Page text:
soca music by meeks
October 17, 2009, 4:43 pm
Filed under: Uncategorized

From the otherwise worthless Michael Jackson death extravaganze media zoo, I do remember reading one resulting pleasant piece. It detailed the experience of a reporter roaming the New York city streets observing the communal mourning experience of the city in the days immediately the death. He/she waxed poetic about what it felt like to have the sounds, talk, and music of the city tuned to a single frequency, that of the recently deceased. Michael Jackson from the terrace boombox, the car stereos, the gossip in the coffee shop. In an increasingly nichieified culture, the reporter contended that his death was a powerful unifying experience.

In Guyana, I have the priveldge of the powerful unity experience that can only be felt when an entire community tunes into a singular sound a least once a day. (It might even have surpassed grooving my body in terms of frequency). My first week in Guyana I notice that the song One More Night was played a lot from speakers of taxis, minibuses, restaurants, and even in the public bathrooms. It was impossible to avoid. I thought to myself, ‘wow this song must be a phenomenon and I am lucky enough to have arrived right at the peak of its popularity.’ Six Weeks into my Guyana experience, I have learned that this song was not the exception but the rule. One More Night is still going strong from the same public sources, heard it twice today, but it is hardly alone in its ubiquity. There are a handful of other hits that I have also heard at least every other day in passing blaring from public sources. It is like the entire nation is working off one official national mix tape. Beside One More Night, The Night Ship (a remake of the Lionel Richie song) is the only other one I can identify by name. The others are Soca club hits from which I can barely decifer a single word over the heavy accents, and frenetic cacophony of noises. In one, the singer commands bend over, bend over, bend over before devolving into an epileptic GAGAGAGAGAGAGA. The closest thing I can equate these soca hits to is japanese commericials. Maybe at some point I can put together The Guyana Mixtape (Fall ’09) .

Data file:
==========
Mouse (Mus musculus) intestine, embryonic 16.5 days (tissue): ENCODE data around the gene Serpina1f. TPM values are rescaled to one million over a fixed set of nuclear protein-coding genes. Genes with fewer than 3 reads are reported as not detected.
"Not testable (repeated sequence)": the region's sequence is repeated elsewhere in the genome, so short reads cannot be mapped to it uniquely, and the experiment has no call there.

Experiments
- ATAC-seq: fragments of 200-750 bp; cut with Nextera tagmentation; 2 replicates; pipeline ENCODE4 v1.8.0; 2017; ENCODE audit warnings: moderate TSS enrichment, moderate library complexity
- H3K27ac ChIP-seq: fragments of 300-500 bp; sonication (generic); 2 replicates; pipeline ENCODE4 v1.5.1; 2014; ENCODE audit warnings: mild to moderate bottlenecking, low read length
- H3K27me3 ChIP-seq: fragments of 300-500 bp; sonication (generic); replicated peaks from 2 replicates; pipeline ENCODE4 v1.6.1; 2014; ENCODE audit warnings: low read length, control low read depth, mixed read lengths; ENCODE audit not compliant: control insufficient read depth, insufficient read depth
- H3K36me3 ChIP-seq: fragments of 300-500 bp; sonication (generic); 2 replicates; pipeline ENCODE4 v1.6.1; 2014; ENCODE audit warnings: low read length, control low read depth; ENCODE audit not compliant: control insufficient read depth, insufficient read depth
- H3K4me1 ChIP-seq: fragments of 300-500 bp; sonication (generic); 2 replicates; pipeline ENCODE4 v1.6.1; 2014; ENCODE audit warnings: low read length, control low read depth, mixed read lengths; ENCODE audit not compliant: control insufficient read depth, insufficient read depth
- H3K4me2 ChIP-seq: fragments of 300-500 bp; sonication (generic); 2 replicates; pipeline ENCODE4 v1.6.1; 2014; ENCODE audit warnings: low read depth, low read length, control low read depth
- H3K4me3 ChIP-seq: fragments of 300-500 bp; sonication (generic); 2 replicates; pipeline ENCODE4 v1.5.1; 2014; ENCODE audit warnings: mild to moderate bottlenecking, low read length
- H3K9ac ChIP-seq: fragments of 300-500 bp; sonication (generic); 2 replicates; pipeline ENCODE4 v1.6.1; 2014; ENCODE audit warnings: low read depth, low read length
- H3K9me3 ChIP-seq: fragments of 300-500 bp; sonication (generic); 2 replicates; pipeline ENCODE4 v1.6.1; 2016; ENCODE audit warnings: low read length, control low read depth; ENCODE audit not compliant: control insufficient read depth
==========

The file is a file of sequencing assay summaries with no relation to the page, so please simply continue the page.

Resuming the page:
Sitting in my house now trying to contentrate on writing, I think back to the warm naivate with which I absorbed that Michael Jackson piece. You might be sitting sitting in your chair right now reading this blog cultivating a similar sentiment. And to be fair, sometimes when life here gets slow, a quick peppy song can really perk me up, But bend ova, bend ova, bend ova,
GAGAGAGAGAGAGAAAAAAAAAAAAAAAAAAAAAAAAAAAAAAAAAAAAAAAAAAAAAAAA, bend ova, bend ova, bend ova, is best served at the earliest after my morning coffee.


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